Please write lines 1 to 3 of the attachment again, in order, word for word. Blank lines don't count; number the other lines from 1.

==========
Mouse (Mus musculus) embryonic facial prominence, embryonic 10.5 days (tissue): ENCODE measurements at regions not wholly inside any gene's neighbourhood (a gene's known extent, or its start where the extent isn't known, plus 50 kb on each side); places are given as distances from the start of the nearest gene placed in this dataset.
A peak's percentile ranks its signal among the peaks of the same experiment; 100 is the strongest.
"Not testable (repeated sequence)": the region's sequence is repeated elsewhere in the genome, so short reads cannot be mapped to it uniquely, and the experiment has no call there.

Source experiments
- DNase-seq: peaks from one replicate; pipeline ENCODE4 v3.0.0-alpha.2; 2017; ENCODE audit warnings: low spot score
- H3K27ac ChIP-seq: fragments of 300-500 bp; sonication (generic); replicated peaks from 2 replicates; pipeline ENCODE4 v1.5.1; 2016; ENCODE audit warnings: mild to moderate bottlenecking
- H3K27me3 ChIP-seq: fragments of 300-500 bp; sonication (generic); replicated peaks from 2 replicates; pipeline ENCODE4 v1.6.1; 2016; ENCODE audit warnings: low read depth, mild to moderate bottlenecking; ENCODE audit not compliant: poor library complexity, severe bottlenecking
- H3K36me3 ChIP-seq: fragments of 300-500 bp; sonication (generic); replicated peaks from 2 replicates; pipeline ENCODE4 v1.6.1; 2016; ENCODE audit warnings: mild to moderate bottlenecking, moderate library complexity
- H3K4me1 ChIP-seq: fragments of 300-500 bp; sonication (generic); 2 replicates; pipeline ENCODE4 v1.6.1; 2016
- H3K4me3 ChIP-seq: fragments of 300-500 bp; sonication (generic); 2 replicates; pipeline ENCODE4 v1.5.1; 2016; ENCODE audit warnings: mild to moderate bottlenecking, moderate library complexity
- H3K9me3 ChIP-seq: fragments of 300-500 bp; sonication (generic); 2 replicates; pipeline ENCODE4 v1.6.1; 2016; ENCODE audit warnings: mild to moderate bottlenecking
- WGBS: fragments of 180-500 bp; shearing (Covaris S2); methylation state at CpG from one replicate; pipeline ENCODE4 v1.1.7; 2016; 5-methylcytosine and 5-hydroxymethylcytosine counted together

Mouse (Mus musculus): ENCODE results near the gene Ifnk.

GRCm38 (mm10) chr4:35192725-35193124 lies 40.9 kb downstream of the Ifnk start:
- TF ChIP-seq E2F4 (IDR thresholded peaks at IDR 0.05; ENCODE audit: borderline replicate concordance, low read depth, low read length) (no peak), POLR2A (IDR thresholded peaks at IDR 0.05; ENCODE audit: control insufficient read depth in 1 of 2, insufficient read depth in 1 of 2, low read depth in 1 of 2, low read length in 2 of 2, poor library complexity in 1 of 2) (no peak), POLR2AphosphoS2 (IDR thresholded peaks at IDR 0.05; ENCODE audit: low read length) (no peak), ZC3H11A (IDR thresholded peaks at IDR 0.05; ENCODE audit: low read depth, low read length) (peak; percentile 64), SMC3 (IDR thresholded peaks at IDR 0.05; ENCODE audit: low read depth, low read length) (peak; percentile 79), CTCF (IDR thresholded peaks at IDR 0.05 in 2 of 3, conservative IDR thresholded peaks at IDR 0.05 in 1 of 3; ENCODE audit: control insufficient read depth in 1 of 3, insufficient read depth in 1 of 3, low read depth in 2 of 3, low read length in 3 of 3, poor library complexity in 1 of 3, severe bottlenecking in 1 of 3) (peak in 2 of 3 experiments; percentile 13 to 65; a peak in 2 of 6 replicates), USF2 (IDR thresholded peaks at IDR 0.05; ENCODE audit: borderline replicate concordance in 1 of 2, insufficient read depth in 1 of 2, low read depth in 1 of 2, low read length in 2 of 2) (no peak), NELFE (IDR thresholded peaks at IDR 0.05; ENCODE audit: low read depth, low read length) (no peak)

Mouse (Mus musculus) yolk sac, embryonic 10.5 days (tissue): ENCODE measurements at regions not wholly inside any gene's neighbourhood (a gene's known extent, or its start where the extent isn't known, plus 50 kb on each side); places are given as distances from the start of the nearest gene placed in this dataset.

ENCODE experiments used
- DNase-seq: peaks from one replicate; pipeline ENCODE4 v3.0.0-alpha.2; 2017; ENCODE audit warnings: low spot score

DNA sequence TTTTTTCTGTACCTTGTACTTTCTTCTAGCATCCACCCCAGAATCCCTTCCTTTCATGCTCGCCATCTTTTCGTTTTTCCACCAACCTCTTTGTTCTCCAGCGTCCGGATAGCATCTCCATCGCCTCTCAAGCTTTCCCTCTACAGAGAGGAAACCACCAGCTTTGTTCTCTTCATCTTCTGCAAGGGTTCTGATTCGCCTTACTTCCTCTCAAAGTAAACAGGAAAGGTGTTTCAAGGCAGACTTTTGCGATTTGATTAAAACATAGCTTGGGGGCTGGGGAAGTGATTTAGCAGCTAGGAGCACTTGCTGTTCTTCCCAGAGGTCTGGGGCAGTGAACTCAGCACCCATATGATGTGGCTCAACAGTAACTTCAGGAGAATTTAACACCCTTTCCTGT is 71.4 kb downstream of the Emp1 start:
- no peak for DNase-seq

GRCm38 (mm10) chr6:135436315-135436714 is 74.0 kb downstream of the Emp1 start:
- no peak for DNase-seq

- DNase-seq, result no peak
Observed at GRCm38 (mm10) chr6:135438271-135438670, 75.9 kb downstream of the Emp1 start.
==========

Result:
Mouse (Mus musculus) embryonic facial prominence, embryonic 10.5 days (tissue): ENCODE measurements at regions not wholly inside any gene's neighbourhood (a gene's known extent, or its start where the extent isn't known, plus 50 kb on each side); places are given as distances from the start of the nearest gene placed in this dataset.
A peak's percentile ranks its signal among the peaks of the same experiment; 100 is the strongest.
"Not testable (repeated sequence)": the region's sequence is repeated elsewhere in the genome, so short reads cannot be mapped to it uniquely, and the experiment has no call there.